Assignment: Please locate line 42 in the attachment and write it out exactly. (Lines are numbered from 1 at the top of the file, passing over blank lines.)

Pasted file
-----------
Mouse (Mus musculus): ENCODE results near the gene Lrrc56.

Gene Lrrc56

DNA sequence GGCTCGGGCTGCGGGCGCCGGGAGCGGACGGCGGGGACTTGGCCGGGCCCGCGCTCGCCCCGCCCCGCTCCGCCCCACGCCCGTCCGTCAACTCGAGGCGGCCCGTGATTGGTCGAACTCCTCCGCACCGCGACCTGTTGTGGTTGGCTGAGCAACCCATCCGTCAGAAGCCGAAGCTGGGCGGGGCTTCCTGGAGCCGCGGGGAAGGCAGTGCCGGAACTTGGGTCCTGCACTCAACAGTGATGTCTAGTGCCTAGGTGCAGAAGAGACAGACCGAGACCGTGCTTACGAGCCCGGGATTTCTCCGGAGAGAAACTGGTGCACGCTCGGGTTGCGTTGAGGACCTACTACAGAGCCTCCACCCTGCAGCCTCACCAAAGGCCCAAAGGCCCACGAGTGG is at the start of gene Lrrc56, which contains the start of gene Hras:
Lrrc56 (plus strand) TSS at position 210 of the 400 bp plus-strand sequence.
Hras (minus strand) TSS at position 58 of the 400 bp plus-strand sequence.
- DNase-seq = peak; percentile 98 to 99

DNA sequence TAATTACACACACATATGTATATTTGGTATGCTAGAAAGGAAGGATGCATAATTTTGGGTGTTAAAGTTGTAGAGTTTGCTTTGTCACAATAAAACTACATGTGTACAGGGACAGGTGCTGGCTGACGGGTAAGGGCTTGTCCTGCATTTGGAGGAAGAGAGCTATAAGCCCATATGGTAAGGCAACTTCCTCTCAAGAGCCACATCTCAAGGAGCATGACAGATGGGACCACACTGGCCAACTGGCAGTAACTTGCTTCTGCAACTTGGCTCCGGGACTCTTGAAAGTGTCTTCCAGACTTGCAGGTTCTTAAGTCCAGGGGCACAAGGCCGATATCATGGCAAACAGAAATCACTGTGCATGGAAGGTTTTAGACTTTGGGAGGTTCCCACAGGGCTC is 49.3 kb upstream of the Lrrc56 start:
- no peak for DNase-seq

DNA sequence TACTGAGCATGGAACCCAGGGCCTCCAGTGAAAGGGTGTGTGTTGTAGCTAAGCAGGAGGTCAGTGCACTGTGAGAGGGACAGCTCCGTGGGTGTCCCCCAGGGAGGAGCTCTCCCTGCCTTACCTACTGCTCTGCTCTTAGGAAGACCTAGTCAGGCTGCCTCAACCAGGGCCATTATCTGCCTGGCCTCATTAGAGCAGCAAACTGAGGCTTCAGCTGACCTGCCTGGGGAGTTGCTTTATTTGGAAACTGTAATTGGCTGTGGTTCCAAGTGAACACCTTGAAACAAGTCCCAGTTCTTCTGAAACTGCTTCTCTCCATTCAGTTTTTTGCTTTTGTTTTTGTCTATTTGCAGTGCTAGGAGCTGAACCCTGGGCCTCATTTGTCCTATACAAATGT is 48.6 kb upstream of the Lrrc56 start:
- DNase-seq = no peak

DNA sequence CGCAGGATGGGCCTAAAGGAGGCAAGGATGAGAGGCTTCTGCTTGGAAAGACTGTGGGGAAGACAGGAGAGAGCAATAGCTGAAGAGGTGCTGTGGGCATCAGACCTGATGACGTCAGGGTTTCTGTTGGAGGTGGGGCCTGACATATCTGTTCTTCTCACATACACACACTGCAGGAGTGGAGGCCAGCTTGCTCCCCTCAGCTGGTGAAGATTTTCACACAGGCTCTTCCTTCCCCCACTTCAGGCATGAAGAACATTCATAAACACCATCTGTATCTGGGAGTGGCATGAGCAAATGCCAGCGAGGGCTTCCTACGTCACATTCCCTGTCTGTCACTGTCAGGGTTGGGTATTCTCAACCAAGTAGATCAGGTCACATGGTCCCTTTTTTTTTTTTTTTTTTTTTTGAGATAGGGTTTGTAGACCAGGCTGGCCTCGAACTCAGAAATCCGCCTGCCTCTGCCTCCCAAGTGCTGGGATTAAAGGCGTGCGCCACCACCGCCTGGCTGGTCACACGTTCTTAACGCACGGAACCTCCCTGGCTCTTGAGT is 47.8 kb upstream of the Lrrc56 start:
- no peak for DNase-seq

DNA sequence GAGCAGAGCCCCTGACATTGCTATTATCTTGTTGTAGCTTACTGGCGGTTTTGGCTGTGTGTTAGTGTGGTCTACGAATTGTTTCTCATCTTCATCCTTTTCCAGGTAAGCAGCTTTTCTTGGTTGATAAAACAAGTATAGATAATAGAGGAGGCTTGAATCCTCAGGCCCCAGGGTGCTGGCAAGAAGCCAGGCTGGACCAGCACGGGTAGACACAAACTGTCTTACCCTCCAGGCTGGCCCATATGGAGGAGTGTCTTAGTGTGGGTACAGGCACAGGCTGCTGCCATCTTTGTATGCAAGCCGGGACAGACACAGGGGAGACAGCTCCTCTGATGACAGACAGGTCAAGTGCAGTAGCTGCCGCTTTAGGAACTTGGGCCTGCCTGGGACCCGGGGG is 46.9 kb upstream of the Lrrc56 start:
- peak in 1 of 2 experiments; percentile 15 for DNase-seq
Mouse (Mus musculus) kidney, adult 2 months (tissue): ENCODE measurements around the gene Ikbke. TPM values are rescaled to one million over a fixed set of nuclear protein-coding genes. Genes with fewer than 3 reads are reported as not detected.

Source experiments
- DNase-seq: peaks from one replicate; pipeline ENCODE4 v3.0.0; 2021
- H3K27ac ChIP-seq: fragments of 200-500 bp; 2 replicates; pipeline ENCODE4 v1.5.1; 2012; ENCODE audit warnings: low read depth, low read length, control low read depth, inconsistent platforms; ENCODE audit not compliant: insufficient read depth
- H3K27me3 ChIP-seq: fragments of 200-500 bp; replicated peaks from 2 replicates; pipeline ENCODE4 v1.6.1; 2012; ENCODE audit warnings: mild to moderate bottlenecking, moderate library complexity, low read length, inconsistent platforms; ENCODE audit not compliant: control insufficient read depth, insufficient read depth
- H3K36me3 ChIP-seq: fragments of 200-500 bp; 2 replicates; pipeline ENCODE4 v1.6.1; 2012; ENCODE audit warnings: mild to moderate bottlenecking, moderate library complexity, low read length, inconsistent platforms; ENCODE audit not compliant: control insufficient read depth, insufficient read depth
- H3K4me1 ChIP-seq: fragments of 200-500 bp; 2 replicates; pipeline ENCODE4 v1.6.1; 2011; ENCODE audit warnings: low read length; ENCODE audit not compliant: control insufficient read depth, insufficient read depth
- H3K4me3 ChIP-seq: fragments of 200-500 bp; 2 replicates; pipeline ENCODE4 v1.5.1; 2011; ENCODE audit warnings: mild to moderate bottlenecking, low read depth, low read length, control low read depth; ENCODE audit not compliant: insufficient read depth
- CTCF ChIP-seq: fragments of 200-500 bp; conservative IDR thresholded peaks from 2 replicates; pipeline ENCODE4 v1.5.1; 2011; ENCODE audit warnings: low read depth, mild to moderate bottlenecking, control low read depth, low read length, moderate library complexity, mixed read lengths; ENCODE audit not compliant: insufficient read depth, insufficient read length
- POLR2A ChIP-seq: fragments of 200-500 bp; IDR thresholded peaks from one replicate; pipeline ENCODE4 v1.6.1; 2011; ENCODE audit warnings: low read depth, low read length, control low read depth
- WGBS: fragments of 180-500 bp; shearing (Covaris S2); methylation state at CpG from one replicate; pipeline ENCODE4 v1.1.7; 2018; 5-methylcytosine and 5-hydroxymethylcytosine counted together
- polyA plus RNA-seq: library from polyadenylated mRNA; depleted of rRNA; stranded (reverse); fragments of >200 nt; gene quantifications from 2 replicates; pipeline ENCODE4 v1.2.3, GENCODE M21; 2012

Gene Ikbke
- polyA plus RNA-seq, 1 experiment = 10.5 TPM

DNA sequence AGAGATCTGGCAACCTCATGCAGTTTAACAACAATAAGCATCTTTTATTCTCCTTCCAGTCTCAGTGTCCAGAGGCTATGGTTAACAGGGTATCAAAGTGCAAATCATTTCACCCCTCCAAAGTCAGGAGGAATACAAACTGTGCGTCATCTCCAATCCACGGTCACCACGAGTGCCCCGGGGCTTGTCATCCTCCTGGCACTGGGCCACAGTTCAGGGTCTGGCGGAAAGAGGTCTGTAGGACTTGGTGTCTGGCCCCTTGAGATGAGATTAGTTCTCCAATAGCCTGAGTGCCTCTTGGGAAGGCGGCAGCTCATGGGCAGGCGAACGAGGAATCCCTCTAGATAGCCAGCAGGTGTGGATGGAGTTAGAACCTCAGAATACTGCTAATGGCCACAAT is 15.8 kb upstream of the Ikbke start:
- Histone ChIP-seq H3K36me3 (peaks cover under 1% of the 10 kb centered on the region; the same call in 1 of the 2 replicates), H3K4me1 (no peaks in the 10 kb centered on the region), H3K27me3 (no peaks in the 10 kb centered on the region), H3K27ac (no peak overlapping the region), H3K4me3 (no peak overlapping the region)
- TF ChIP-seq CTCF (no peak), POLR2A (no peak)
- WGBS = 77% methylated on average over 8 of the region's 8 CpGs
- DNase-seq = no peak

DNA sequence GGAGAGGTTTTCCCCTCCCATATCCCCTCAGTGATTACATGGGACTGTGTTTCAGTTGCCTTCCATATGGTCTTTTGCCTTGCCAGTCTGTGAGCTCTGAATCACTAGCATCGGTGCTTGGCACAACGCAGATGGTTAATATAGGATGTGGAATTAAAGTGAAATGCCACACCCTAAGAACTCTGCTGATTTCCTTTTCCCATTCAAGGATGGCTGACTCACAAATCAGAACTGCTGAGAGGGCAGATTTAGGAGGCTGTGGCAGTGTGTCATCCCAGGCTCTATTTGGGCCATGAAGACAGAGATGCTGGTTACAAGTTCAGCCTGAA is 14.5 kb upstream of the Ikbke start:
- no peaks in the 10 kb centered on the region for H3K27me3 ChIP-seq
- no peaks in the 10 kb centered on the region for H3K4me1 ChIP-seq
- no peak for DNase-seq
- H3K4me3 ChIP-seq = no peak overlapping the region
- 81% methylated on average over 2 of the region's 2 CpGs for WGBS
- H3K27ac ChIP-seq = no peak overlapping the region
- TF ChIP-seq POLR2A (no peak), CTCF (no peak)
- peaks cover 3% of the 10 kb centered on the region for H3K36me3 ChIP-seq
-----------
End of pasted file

- peaks cover 3% of the 10 kb centered on the region for H3K36me3 ChIP-seq